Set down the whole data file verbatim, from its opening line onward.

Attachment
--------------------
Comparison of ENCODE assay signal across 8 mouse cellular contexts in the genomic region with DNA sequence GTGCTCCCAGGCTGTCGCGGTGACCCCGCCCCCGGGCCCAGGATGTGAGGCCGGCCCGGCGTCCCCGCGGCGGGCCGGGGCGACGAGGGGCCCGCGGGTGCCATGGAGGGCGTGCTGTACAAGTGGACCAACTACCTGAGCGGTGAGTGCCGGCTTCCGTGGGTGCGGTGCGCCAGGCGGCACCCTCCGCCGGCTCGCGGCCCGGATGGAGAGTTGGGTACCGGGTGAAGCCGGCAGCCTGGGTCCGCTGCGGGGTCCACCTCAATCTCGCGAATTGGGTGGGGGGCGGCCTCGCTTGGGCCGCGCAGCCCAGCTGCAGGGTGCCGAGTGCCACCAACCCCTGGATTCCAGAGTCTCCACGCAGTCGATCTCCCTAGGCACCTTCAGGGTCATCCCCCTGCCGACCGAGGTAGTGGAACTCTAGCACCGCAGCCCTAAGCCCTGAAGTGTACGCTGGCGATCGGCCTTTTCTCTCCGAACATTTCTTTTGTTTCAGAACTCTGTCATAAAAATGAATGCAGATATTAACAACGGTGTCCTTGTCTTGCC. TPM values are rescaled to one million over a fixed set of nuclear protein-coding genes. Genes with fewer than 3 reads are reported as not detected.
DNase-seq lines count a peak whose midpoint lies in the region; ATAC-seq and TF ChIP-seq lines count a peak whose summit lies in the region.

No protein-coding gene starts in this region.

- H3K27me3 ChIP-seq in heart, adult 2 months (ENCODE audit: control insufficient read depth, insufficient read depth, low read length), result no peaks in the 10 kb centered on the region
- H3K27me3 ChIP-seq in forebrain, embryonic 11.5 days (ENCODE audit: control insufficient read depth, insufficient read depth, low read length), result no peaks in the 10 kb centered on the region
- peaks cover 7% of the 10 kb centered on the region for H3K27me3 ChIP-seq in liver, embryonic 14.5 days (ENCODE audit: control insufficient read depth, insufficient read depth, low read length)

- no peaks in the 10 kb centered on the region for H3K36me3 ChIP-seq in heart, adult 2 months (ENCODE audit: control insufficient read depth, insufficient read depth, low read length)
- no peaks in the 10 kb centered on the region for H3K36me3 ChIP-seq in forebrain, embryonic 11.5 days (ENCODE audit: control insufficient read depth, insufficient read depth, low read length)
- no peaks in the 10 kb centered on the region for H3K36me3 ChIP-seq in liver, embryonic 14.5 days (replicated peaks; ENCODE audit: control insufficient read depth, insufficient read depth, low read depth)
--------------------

Comparison of ENCODE assay signal across 8 mouse cellular contexts in the genomic region with DNA sequence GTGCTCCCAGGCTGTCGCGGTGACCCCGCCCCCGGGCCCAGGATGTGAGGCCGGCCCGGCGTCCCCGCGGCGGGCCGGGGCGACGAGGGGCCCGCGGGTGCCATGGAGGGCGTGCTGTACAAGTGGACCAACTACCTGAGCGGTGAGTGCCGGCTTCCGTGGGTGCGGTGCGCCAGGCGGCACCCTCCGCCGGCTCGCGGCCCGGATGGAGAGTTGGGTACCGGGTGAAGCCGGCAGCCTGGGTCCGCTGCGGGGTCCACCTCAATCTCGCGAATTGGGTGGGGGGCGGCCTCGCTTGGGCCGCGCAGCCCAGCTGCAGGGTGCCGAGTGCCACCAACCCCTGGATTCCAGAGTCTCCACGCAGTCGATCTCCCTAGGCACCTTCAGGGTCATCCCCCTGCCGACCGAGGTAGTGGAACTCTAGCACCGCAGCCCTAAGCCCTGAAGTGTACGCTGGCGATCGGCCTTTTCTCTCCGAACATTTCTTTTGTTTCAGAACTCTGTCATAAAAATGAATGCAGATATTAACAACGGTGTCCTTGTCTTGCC. TPM values are rescaled to one million over a fixed set of nuclear protein-coding genes. Genes with fewer than 3 reads are reported as not detected.
DNase-seq lines count a peak whose midpoint lies in the region; ATAC-seq and TF ChIP-seq lines count a peak whose summit lies in the region.

No protein-coding gene starts in this region.

- H3K27me3 ChIP-seq in heart, adult 2 months (ENCODE audit: control insufficient read depth, insufficient read depth, low read length), result no peaks in the 10 kb centered on the region
- H3K27me3 ChIP-seq in forebrain, embryonic 11.5 days (ENCODE audit: control insufficient read depth, insufficient read depth, low read length), result no peaks in the 10 kb centered on the region
- peaks cover 7% of the 10 kb centered on the region for H3K27me3 ChIP-seq in liver, embryonic 14.5 days (ENCODE audit: control insufficient read depth, insufficient read depth, low read length)

- no peaks in the 10 kb centered on the region for H3K36me3 ChIP-seq in heart, adult 2 months (ENCODE audit: control insufficient read depth, insufficient read depth, low read length)
- no peaks in the 10 kb centered on the region for H3K36me3 ChIP-seq in forebrain, embryonic 11.5 days (ENCODE audit: control insufficient read depth, insufficient read depth, low read length)
- no peaks in the 10 kb centered on the region for H3K36me3 ChIP-seq in liver, embryonic 14.5 days (replicated peaks; ENCODE audit: control insufficient read depth, insufficient read depth, low read depth)